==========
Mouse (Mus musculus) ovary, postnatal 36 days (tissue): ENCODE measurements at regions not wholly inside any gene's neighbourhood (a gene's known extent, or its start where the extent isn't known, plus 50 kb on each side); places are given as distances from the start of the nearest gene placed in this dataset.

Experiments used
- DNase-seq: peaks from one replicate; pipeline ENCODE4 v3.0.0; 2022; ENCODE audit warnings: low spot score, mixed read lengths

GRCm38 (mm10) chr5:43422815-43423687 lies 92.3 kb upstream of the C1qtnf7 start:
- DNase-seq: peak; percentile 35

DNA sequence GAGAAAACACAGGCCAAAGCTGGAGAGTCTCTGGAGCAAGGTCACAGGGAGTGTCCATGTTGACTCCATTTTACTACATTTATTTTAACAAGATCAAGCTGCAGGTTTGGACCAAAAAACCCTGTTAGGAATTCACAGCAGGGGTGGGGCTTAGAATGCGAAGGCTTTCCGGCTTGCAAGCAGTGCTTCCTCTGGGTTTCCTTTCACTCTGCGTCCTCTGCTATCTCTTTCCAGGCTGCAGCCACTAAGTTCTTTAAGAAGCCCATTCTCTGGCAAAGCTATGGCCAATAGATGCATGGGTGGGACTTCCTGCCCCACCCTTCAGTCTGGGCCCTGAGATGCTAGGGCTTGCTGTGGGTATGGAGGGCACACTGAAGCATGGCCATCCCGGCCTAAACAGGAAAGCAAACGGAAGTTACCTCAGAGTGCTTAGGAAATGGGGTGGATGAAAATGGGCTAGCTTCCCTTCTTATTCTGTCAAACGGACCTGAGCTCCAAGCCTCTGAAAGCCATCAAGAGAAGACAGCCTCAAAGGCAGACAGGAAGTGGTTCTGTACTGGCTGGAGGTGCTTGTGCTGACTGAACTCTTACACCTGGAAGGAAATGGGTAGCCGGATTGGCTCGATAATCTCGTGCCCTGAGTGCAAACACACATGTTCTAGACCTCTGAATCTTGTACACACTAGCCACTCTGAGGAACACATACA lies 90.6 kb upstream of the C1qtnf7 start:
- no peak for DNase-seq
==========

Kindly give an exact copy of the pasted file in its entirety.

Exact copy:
Mouse (Mus musculus) ovary, postnatal 36 days (tissue): ENCODE measurements at regions not wholly inside any gene's neighbourhood (a gene's known extent, or its start where the extent isn't known, plus 50 kb on each side); places are given as distances from the start of the nearest gene placed in this dataset.

Experiments used
- DNase-seq: peaks from one replicate; pipeline ENCODE4 v3.0.0; 2022; ENCODE audit warnings: low spot score, mixed read lengths

GRCm38 (mm10) chr5:43422815-43423687 lies 92.3 kb upstream of the C1qtnf7 start:
- DNase-seq: peak; percentile 35

DNA sequence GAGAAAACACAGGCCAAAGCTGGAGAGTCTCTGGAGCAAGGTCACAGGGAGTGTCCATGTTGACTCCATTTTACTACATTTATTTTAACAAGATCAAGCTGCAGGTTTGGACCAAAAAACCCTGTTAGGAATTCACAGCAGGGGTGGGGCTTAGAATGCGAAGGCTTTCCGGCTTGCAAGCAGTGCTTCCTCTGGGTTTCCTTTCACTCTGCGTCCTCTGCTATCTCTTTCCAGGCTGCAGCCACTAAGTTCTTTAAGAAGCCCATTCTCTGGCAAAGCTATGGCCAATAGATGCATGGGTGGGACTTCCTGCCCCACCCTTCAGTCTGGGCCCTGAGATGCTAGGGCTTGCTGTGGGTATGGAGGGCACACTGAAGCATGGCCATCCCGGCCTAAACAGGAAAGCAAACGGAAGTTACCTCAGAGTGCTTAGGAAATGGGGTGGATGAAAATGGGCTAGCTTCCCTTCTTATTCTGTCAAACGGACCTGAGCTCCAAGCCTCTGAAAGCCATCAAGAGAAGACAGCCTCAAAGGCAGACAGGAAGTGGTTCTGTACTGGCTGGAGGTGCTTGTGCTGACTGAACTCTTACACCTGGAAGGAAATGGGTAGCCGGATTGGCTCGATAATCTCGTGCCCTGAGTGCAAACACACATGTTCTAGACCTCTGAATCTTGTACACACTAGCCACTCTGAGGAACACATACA lies 90.6 kb upstream of the C1qtnf7 start:
- no peak for DNase-seq